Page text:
The Hot Zone
China's newly announced air defense identification zone over the East China Sea aims to shore up national security
Current Issue
· Table of Contents
· Editor's Desk
· Previous Issues
· Subscribe to Mag
Subscribe Now >>
Expert's View
Market Watch
North American Report
Government Documents
Expat's Eye
Photo Gallery
Reader's Service
Learning with
'Beijing Review'
E-mail us
RSS Feeds
PDF Edition
Reader's Letters
Make Beijing Review your homepage
Hot Links

cheap eyeglasses
Market Avenue

Top Story
Top Story
UPDATED: December 14, 2009 NO. 50 DECEMBER 17, 2009
Macao Rising
Region's progress gains speed with gaming industry as fuel

BRIDGE TO FORTUNE: The West Bay Bridge, which stretches 2,200 meters, is Macao's third that links the Macao Peninsula to the region's Taipa Island, on December 17, 2004 (XINHUA)

Over the 10 years since Macao's return to China in 1999, the former Portuguese colony has witnessed nothing less than an economic miracle. Macao's gross domestic product (GDP) tripled during that period and reached MOP171.87 billion ($21.48 billion) in 2008, growing at an average rate of nearly 15 percent per year. The 2008 per-capita GDP of Macao, which lies west of the Pearl River and is China's second special administrative region on the southeast coast of the country, stood at $39,036, a figure that ranks it second in Asia behind only Japan.

With government coffers expanding from growing tax revenues collected from the gaming industry, the social welfare system in the region, which is home to 549,000 residents, has also improved dramatically in recent years. Beginning in the fall of 2007, the Macao Special Administrative Region (SAR) Government began offering 15 years of free education from kindergarten to senior high school.

The Macao SAR Government initiated a "wealth share" handout program in 2008 to allow the public to benefit from its strong budget surplus. Under the program, residents were given MOP5,000 ($625) per person in 2008 and MOP6,000 ($750) per person in 2009. In both years, non-permanent residents received half of that sum.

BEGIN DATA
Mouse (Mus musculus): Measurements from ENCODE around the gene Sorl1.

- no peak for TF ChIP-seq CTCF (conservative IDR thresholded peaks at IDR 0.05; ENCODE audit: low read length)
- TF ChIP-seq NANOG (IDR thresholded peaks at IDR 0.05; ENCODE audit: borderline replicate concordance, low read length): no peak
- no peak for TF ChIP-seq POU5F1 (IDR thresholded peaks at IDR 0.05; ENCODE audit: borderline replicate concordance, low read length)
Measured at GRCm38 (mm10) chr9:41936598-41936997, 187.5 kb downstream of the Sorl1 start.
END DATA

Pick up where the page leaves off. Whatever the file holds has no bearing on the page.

In October, Macao announced a plan to open individual retirement accounts in the central savings regime for the residents of Macao. The government immediately injected MOP3.3 billion ($412.5 million) into the new system, which amounted to MOP10,000 ($1,250) per account. The money was allocated from the MOP25.1 billion ($3.14 billion) budget surplus recorded in 2008. Money in the accounts for all residents 22 years old and higher can be withdrawn once the beneficiary reaches the age of 65. The government calls this measure a new form of retirement social security for Macao's residents.

Speaking at the Legislative Assembly in his final official meeting with the local parliament on November 19, Macao's Chief Executive of 10 years, Edmund Ho Hau Wah, said he estimated that 2009 would see a surplus of MOP10 billion ($1.25 billion), according to the Macao News Agency.

"Next year, the government will continue to implement measures for exemption and reduction of taxes that it has adopted over the last few years, with the aim of helping companies and citizens to face the pressures and difficulties resulting from the international financial crisis," he said.

Celebrations of the 10th anniversary of Macao's return to its motherland included a December 4 seminar in Beijing on the 10th anniversary of the implementation of the Basic Law of the Macao Special Administrative Region, where China's top legislator, Wu Bangguo, delivered a speech reviewing progress made in Macao over the past decade. On December 11, a photo exhibition on Macao's achievements in the last 10 years opened at Beijing's Capital Museum.

New era

Late Chinese leader Deng Xiaoping first put forward the concept of one country, two systems in the early 1980s to achieve China's reunification. Deng envisioned the main part of the country continuing under socialism while areas such as Hong Kong, Macao and Taiwan having their own capitalist economic and political systems. Under Deng's framework, SARs were established in Hong Kong and Macao respectively, and SAR governments were allowed to exercise a high degree of autonomy.

"While giving Macao a lot of support whenever there was a major setback, such as the outbreak of severe acute respiratory syndrome and the international financial crisis, the Central Government has strictly followed the one country, two systems policy and the Basic Law of the Macao Special Administrative Region. It has never interfered with the SAR Government's administration of Macao's own affairs," said Macao's Ho.

1   2   3   Next  

Top Story
-Protecting Ocean Rights
-Partners in Defense
-Fighting HIV+'s Stigma
-HIV: Privacy VS. Protection
-Setting the Tone
Related Stories
-A Brighter Future
-Voices From Macao
Most Popular
About BEIJINGREVIEW | About beijingreview.com | Rss Feeds | Contact us | Advertising | Subscribe & Service | Make Beijing Review your homepage
Copyright Beijing Review All right reserved